In 2017, 11.9 million acres (square kilometers) of farmland were planted with field crops, placing South Dakota in the top 10 producers nationally. The state has also been ranked number 1 in the U.S. for the farming of Bison and Oats.

South Dakotan agriculture plays a significant role both within the state economy and the wider nation.

Mining and Power Industry

Mining in South Dakota

With so many majestic geographic spectacles, it’s no surprise that mining is a major industry in South Dakota.

South Dakota is one of the nation’s leading mineral producers. Minerals such as gravel, gypsum, and lime are mined throughout the state. Gemstones and rare minerals such as gold and silver are also significant commodities for South Dakota.

Historical mines such as those listed on Travelsouthdakota.com are also popular tourist attractions. They allow recreational gold panning and provide insight into the state’s extensive mining history.

Power Generation in South Dakota

The various natural resources in South Dakota supply ample power production.

South Dakota produces large amounts of biofuels and non-combustible renewables. The state is also rapidly increasing its renewable energy generation with wind, hydropower, and natural gas sources.

According to the U.S. Energy Administration Association, in 2020, the state produced 161.4 trillion Btu (British Thermal Units) in biofuels and 97.2 trillion Btu in non-combustible renewables. South Dakota is also among the top states in-country for renewable resource electricity generation.

The Crazy Horse Mountain Carving

A sizable carved monument in South Dakota continues to draw attention to the important issue of Native American reconciliation.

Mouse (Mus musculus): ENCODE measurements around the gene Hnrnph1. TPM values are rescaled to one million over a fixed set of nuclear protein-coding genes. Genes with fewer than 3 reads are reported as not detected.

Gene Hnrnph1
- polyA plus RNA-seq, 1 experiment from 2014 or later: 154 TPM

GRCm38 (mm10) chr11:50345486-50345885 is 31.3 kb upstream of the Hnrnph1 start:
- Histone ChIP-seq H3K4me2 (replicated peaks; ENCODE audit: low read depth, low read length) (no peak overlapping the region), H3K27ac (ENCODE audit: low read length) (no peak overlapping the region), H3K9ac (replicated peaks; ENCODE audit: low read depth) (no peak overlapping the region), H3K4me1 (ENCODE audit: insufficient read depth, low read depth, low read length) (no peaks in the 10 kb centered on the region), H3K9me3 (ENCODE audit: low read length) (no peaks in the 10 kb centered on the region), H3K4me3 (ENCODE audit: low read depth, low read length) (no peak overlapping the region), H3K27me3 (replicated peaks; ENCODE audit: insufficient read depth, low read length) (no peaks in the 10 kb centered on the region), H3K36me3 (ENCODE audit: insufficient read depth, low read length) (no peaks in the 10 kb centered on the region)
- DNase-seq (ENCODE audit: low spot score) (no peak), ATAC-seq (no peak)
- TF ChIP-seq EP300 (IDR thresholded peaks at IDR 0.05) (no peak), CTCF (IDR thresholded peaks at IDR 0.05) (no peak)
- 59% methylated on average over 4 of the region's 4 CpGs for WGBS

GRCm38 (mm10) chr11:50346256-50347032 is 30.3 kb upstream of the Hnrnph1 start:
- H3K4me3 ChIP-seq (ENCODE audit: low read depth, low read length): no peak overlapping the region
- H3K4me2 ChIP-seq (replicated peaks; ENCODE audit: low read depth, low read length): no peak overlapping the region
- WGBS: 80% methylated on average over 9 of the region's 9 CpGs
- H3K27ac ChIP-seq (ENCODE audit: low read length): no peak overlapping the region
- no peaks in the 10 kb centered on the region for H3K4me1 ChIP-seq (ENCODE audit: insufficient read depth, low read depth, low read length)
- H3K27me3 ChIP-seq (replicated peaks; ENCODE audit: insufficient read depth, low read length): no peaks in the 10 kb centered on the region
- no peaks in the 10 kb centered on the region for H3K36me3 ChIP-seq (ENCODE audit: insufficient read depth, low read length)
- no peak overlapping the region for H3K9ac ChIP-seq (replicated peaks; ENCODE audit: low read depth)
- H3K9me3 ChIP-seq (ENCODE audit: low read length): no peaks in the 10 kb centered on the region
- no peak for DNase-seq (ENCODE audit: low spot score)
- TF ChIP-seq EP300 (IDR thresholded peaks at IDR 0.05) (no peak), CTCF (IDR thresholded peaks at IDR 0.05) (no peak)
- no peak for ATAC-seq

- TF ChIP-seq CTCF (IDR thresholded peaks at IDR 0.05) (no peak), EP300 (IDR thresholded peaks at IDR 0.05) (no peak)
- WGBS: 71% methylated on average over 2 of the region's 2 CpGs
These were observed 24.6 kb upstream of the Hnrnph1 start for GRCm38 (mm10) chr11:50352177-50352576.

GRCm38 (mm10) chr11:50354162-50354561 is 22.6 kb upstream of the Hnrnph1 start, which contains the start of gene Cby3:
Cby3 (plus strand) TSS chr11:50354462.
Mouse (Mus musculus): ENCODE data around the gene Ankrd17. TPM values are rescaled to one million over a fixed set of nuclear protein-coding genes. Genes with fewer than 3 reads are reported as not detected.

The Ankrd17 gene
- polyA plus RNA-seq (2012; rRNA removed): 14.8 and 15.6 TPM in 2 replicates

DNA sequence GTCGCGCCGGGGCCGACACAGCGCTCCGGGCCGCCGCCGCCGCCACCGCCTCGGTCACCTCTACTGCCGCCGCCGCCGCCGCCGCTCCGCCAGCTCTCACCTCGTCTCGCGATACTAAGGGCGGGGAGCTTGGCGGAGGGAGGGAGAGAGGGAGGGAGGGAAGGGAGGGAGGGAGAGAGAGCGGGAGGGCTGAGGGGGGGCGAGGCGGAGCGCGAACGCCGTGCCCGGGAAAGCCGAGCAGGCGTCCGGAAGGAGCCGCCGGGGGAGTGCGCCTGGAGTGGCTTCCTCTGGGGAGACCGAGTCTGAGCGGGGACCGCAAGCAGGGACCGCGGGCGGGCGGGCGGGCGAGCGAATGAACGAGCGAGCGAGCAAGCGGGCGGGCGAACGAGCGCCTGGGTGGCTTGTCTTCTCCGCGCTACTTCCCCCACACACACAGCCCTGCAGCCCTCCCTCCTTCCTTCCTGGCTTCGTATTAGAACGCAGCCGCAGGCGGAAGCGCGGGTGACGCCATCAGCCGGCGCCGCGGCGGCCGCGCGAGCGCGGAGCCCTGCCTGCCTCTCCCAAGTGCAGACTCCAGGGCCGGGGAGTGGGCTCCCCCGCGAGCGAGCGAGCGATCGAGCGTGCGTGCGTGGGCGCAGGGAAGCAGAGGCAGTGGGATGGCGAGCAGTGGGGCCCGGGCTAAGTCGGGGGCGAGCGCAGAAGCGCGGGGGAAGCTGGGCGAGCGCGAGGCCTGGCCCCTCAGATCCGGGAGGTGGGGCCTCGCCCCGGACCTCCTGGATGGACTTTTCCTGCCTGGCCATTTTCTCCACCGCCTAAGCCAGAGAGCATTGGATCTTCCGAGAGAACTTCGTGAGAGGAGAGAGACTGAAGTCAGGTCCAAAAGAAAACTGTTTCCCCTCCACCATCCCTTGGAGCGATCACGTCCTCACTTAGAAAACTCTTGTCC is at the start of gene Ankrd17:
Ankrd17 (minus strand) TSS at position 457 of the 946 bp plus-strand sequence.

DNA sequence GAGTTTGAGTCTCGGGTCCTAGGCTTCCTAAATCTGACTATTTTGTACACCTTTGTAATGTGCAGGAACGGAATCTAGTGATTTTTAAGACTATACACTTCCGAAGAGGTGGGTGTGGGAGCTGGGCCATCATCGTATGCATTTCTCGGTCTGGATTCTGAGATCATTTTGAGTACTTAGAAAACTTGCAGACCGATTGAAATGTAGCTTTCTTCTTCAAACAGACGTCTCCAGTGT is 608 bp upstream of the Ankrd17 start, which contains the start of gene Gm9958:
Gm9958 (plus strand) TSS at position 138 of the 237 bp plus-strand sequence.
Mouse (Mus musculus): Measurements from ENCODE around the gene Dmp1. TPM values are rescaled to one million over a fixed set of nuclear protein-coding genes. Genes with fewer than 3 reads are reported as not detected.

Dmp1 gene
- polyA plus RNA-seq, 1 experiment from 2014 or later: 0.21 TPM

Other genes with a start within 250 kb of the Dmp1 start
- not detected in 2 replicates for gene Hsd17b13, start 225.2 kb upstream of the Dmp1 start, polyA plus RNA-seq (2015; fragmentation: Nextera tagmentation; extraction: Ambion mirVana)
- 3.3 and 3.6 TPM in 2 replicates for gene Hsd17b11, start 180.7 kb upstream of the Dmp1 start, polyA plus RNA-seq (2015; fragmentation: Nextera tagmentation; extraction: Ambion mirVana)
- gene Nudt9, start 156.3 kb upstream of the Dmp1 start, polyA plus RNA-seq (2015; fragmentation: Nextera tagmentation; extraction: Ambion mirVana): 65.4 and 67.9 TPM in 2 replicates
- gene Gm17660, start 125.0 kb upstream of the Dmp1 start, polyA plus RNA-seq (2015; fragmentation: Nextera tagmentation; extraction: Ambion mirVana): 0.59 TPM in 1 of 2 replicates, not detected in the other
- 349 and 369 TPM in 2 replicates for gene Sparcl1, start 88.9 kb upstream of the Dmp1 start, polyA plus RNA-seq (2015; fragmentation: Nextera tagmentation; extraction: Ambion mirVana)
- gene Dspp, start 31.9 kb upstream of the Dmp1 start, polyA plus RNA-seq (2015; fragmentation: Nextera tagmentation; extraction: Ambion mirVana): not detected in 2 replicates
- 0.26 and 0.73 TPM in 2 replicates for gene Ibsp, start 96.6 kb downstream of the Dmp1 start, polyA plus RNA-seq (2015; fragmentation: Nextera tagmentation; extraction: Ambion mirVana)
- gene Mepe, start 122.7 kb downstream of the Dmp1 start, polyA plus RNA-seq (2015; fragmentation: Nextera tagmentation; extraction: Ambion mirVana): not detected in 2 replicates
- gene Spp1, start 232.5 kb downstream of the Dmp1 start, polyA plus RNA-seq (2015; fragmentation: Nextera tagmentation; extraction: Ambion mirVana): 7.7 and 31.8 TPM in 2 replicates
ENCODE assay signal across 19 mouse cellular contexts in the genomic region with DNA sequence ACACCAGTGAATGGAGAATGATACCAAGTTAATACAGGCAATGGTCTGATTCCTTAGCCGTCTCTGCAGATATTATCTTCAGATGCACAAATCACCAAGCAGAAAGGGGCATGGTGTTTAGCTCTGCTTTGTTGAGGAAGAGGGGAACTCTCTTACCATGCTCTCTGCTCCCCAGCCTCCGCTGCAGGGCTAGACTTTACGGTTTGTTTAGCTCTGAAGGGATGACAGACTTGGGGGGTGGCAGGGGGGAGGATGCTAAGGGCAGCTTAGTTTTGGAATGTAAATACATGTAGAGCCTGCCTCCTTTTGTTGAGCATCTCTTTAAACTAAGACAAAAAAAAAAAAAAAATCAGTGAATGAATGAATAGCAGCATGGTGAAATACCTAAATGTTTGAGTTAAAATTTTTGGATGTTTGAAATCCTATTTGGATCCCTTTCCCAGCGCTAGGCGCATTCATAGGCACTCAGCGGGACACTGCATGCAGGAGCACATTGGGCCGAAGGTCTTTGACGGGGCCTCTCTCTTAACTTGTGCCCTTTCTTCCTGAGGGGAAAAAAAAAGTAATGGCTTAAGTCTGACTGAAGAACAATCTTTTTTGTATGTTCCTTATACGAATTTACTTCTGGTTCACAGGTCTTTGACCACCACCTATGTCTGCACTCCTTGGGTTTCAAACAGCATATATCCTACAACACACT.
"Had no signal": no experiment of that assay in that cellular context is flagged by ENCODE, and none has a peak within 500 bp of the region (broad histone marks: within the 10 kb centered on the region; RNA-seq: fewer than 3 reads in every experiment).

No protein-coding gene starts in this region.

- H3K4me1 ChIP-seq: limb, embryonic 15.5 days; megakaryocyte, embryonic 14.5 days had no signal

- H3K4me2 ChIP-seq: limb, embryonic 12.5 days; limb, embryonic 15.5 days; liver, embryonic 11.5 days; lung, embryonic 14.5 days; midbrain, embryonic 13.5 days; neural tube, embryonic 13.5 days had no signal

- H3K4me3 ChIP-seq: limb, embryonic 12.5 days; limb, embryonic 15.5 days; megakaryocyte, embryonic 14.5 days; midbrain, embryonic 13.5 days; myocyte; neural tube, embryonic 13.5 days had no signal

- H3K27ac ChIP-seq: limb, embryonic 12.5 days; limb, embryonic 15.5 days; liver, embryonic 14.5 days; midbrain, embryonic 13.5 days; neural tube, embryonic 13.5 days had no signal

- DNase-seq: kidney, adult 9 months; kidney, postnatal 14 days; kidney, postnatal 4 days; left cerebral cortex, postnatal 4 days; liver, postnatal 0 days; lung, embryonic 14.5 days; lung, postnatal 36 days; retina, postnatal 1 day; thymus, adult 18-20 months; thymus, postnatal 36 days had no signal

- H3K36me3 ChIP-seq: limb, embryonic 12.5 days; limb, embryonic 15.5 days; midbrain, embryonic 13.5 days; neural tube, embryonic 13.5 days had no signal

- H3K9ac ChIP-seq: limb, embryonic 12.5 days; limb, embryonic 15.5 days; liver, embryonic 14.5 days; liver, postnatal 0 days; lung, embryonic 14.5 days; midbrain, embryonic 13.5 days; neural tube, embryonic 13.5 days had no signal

The Crazy Horse Mountain Carving is 641 feet (195.38 meters) long and 563 feet (171.91 meters) high. It’s carved out of a pegmatite granite mountain face in the middle of the Black Hills. The monument was initiated by sculptor Korczak Ziolkowski and Lakota Chief Henry Standing Bear. 

Construction has continued throughout the late 20th century.

A board of directors currently oversees the monument’s management. Their mission remains “to protect and preserve the culture, tradition and living heritage of the North American Indians.”

The Corn Palace in Mitchell, SD

Visitors will find a world-famous, one-of-a-kind attraction in Mitchell, South Dakota.

The Corn Palace is a complex dedicated to the strong agricultural industry of South Dakota. It is regularly decorated with corn-themed decor and attracts over 500,000 tourists annually.

Today, the complex is used as an entertainment quarter and major tourist attraction. However, the palace was first established in 1892 during the early settlement of Mitchell’s main street. Its extensive history has brought the landmark international attention.


South Dakota has an extensive range of natural landscapes and abounds with a diversity of natural features for visitors to enjoy. Coupled with the natural abundance, South Dakota has a burgeoning economy for those who choose to make this iconic state their home. 

The area also resonates with history, from archeological wonders to a strong Native American cultural legacy. For sure, the Coyote Nation has something to offer anyone lucky enough to visit this iconic state.